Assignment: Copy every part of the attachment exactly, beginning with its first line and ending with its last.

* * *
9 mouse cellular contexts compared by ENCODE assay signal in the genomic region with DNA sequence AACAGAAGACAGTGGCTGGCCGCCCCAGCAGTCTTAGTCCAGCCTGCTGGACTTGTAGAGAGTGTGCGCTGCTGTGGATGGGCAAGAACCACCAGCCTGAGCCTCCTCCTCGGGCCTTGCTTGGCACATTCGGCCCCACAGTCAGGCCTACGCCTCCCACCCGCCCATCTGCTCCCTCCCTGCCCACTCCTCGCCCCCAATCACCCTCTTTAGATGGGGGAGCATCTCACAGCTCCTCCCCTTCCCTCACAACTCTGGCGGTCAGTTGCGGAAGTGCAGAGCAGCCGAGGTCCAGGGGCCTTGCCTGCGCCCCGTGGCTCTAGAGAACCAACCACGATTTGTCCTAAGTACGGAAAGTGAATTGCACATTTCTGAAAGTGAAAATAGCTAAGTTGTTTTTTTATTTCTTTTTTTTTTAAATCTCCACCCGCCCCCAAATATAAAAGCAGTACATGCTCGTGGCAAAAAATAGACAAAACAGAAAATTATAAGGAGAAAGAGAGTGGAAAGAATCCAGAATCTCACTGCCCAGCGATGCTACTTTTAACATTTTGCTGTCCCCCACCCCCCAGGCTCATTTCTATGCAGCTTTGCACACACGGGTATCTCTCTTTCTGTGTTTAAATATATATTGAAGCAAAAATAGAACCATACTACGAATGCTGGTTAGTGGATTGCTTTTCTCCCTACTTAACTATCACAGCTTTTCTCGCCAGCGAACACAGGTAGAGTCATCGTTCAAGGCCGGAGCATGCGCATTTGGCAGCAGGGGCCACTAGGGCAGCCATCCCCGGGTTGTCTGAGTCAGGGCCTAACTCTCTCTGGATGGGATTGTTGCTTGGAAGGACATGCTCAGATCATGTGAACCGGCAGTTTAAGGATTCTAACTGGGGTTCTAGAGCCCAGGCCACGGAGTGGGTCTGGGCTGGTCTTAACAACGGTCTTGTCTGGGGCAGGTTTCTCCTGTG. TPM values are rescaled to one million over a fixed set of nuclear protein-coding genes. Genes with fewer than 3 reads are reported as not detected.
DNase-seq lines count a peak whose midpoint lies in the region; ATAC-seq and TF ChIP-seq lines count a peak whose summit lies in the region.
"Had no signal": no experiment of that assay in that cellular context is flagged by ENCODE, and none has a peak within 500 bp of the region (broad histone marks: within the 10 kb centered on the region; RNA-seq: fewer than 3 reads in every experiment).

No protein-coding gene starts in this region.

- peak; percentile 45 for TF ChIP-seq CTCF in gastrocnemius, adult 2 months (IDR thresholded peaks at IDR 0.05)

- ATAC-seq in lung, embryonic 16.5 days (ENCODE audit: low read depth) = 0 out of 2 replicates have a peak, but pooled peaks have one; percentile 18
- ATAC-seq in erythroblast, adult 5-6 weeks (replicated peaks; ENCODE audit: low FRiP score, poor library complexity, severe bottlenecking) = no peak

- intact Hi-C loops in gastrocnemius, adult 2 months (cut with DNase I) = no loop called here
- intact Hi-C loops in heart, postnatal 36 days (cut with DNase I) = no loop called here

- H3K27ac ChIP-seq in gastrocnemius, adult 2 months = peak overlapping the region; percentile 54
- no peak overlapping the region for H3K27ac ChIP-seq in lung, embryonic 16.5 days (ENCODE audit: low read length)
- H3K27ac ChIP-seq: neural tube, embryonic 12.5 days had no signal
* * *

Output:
9 mouse cellular contexts compared by ENCODE assay signal in the genomic region with DNA sequence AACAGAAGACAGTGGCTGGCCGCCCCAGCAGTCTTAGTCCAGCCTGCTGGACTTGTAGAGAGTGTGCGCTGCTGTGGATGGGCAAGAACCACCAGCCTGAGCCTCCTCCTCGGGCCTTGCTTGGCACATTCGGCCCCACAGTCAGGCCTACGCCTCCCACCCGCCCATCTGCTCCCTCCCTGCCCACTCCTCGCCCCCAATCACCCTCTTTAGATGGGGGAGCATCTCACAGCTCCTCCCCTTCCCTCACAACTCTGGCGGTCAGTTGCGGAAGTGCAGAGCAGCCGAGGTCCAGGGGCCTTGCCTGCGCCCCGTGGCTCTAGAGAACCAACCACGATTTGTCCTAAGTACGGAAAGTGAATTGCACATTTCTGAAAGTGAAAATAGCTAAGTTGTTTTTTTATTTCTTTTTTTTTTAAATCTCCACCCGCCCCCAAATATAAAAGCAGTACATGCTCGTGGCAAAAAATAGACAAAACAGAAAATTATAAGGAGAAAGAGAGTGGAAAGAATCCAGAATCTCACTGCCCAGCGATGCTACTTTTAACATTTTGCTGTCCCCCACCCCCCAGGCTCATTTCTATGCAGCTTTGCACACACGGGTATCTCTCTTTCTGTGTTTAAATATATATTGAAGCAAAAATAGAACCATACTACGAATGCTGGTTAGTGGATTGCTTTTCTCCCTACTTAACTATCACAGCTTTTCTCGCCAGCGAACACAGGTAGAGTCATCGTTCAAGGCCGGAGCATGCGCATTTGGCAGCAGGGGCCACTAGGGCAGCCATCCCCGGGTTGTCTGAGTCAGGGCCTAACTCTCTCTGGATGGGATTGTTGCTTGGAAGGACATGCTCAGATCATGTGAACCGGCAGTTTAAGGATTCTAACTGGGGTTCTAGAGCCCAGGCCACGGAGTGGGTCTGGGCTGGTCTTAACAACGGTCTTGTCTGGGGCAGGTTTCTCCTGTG. TPM values are rescaled to one million over a fixed set of nuclear protein-coding genes. Genes with fewer than 3 reads are reported as not detected.
DNase-seq lines count a peak whose midpoint lies in the region; ATAC-seq and TF ChIP-seq lines count a peak whose summit lies in the region.
"Had no signal": no experiment of that assay in that cellular context is flagged by ENCODE, and none has a peak within 500 bp of the region (broad histone marks: within the 10 kb centered on the region; RNA-seq: fewer than 3 reads in every experiment).

No protein-coding gene starts in this region.

- peak; percentile 45 for TF ChIP-seq CTCF in gastrocnemius, adult 2 months (IDR thresholded peaks at IDR 0.05)

- ATAC-seq in lung, embryonic 16.5 days (ENCODE audit: low read depth) = 0 out of 2 replicates have a peak, but pooled peaks have one; percentile 18
- ATAC-seq in erythroblast, adult 5-6 weeks (replicated peaks; ENCODE audit: low FRiP score, poor library complexity, severe bottlenecking) = no peak

- intact Hi-C loops in gastrocnemius, adult 2 months (cut with DNase I) = no loop called here
- intact Hi-C loops in heart, postnatal 36 days (cut with DNase I) = no loop called here

- H3K27ac ChIP-seq in gastrocnemius, adult 2 months = peak overlapping the region; percentile 54
- no peak overlapping the region for H3K27ac ChIP-seq in lung, embryonic 16.5 days (ENCODE audit: low read length)
- H3K27ac ChIP-seq: neural tube, embryonic 12.5 days had no signal